In a recent James Bond novel, conservative critics have condemned the portrayal of former President Trump and other conservative politicians in a story about an international plot against King Charles III. Author Charlie Higson had been given authorization by Ian Fleming Publications to write a book to celebrate King Charles III's coronation. Higson had promised that the book, titled "On His Majesty's Secret Service," would include elements such as sex, violence, cars, a colorful villain, and of course, Bond himself.
However, in early September, conservative culture critics from various outlets criticized the novel for incorporating modern “woke” political messaging. Ross Douthat, an opinion columnist for The New York Times, wrote an article titled "How America Made James Bond 'Woke,'" in which he argued that the novel juxtaposed a progressive version of James Bond against a caricature of conservatism. The plot revolves around Bond protecting King Charles III from a plot created by a super villain named Aethelstan of Wessex, who can be described as a Brexiteer and right-wing populist.
Douthat pointed out that Bond, known for his womanizing behavior in the past, is now involved in a romantic “situationship” with an immigration lawyer who is allowed to sleep with other men. Bond's mission in the novel is to travel to Viktor Orban's Hungary in order to infiltrate a right-wing conspiracy and prevent a terrorist attack during Charles's coronation. Douthat lamented that the novel is yet another example of “American-style wokeness” spreading throughout English-speaking countries.
Joel Abbott of NotTheBee, a satirical humor website, wrote a similar review mocking the book for pandering to far-left cultural politics. UK politician David Kurten also criticized the novel, sharing an excerpt that described a villainous conservative character known for promoting COVID conspiracy theories and making anti-trans comments. Bond also notices a lack of diversity and disabled representation among the villainous group.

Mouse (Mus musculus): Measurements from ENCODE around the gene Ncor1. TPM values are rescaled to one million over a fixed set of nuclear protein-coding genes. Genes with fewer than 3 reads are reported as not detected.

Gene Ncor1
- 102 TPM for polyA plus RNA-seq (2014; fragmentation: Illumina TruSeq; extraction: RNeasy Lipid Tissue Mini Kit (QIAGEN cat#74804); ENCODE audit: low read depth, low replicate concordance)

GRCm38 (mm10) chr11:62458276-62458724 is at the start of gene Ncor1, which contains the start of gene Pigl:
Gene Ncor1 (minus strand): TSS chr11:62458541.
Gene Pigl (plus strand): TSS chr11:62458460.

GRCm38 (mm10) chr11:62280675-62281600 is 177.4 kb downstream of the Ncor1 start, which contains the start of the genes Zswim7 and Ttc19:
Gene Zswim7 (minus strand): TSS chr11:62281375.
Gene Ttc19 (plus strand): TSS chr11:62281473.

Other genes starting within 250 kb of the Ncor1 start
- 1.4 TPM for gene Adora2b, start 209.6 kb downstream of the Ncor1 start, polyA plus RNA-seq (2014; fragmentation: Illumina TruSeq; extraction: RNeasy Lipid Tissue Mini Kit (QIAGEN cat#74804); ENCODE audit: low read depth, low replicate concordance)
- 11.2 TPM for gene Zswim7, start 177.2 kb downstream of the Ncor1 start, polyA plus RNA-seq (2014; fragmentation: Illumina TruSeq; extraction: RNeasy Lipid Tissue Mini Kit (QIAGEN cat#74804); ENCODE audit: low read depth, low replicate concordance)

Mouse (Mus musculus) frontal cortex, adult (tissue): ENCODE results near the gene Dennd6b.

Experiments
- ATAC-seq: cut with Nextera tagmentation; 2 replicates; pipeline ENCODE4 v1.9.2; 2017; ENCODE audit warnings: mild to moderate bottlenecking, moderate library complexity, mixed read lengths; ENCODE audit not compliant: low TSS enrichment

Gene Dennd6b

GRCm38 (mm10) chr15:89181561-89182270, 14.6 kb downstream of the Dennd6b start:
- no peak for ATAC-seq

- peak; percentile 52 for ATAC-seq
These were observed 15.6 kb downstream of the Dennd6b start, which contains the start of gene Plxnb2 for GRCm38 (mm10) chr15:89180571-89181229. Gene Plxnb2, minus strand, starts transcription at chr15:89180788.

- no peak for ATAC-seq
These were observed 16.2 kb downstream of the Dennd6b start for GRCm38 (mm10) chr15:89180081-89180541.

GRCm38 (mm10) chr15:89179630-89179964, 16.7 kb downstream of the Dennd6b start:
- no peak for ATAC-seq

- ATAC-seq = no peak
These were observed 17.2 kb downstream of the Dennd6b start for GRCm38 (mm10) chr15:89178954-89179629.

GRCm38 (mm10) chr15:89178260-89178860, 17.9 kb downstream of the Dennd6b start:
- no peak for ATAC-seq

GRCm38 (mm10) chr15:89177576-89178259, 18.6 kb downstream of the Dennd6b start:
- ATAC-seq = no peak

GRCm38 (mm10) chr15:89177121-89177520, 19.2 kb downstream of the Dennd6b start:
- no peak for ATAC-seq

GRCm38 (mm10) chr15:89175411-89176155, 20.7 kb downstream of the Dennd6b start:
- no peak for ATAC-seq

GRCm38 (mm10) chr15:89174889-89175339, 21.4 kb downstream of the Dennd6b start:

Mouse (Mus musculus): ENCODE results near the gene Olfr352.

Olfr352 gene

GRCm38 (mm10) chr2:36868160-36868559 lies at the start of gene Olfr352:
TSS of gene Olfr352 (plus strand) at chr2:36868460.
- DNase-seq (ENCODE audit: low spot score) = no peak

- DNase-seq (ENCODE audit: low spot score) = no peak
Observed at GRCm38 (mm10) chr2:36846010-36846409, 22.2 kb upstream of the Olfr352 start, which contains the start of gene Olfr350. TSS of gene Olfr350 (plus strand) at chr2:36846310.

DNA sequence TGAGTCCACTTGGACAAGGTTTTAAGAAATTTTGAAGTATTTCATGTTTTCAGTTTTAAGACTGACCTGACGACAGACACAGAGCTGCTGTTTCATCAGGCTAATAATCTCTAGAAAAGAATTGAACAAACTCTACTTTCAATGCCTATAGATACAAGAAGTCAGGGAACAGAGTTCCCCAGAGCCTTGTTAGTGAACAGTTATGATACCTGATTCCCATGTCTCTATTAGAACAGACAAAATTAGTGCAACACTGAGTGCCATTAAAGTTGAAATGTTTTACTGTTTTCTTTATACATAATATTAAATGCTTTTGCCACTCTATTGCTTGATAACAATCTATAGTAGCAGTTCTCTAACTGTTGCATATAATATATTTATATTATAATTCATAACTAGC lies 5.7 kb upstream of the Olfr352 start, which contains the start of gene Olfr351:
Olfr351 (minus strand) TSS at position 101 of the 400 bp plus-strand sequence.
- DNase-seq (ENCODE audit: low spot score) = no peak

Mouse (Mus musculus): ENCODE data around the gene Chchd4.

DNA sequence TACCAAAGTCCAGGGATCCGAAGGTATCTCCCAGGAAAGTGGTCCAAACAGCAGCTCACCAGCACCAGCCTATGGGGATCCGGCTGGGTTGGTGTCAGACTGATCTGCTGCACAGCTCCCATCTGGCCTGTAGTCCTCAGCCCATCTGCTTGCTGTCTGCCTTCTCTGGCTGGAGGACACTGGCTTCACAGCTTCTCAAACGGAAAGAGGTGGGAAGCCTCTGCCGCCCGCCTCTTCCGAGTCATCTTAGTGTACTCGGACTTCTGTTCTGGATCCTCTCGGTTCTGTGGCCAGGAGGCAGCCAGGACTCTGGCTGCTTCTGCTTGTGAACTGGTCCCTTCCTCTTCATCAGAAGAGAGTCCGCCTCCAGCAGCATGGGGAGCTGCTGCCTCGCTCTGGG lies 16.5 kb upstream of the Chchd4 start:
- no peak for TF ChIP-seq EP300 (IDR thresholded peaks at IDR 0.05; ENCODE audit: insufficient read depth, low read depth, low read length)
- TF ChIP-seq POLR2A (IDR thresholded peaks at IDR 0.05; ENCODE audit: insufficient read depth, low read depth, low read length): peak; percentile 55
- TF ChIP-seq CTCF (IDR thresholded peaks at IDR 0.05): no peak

Another critic, Niall Gooch, wrote a scathing review in The Spectator, titled "Meet the Awful New Progressive James Bond." Gooch argued that the main villain in the novel is a clear reference to Nigel Farage, a prominent Brexit proponent and former UKIP leader. John F. Trent, a writer for Bounding into Comics, summarized the novel as portraying white men who oppose wokeness as the villains. Trent quoted another excerpt where the right-wing figures discussed topics such as global warming, the Great Replacement, and Muslims.
In an interview on "The Bond Experience" podcast in May, Higson explained that the real modern equivalents to Bond villains are conservative political leaders and their financiers. He argued that the polarization of politics and the rise of populist far-right nationalism are causing instability in the world. Higson specifically criticized the conservative government in the UK for its "dog whistle culture war politics" and mentioned former President Trump as someone who has destabilized the United States.
Overall, the latest James Bond novel has sparked controversy among conservative critics who accuse it of promoting woke political messaging and vilifying conservative politicians. The portrayal of right-wing figures as villains and the novel's focus on diversity and progressive themes have drawn significant criticism from multiple conservative outlets.
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